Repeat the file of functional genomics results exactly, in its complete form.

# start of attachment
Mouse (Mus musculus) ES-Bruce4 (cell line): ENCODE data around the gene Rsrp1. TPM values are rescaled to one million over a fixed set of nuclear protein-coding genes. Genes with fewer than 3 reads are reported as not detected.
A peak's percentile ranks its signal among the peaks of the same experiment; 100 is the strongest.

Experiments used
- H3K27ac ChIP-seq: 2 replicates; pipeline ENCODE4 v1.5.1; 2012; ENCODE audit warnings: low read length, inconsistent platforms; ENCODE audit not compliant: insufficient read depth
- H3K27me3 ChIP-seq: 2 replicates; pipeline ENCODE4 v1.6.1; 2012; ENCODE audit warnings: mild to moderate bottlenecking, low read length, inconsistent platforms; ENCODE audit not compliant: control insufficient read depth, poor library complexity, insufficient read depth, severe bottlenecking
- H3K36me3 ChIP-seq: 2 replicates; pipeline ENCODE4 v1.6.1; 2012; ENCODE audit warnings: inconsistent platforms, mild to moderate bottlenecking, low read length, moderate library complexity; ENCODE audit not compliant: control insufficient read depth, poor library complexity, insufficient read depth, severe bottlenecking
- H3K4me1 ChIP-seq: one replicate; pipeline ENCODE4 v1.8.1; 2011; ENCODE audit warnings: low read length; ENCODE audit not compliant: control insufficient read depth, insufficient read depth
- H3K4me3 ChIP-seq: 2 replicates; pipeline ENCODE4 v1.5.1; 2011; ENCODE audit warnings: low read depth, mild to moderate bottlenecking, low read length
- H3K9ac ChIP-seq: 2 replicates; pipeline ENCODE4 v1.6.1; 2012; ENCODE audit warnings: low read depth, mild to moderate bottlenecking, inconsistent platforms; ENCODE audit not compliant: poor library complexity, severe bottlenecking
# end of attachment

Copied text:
Mouse (Mus musculus) ES-Bruce4 (cell line): ENCODE data around the gene Rsrp1. TPM values are rescaled to one million over a fixed set of nuclear protein-coding genes. Genes with fewer than 3 reads are reported as not detected.
A peak's percentile ranks its signal among the peaks of the same experiment; 100 is the strongest.

Experiments used
- H3K27ac ChIP-seq: 2 replicates; pipeline ENCODE4 v1.5.1; 2012; ENCODE audit warnings: low read length, inconsistent platforms; ENCODE audit not compliant: insufficient read depth
- H3K27me3 ChIP-seq: 2 replicates; pipeline ENCODE4 v1.6.1; 2012; ENCODE audit warnings: mild to moderate bottlenecking, low read length, inconsistent platforms; ENCODE audit not compliant: control insufficient read depth, poor library complexity, insufficient read depth, severe bottlenecking
- H3K36me3 ChIP-seq: 2 replicates; pipeline ENCODE4 v1.6.1; 2012; ENCODE audit warnings: inconsistent platforms, mild to moderate bottlenecking, low read length, moderate library complexity; ENCODE audit not compliant: control insufficient read depth, poor library complexity, insufficient read depth, severe bottlenecking
- H3K4me1 ChIP-seq: one replicate; pipeline ENCODE4 v1.8.1; 2011; ENCODE audit warnings: low read length; ENCODE audit not compliant: control insufficient read depth, insufficient read depth
- H3K4me3 ChIP-seq: 2 replicates; pipeline ENCODE4 v1.5.1; 2011; ENCODE audit warnings: low read depth, mild to moderate bottlenecking, low read length
- H3K9ac ChIP-seq: 2 replicates; pipeline ENCODE4 v1.6.1; 2012; ENCODE audit warnings: low read depth, mild to moderate bottlenecking, inconsistent platforms; ENCODE audit not compliant: poor library complexity, severe bottlenecking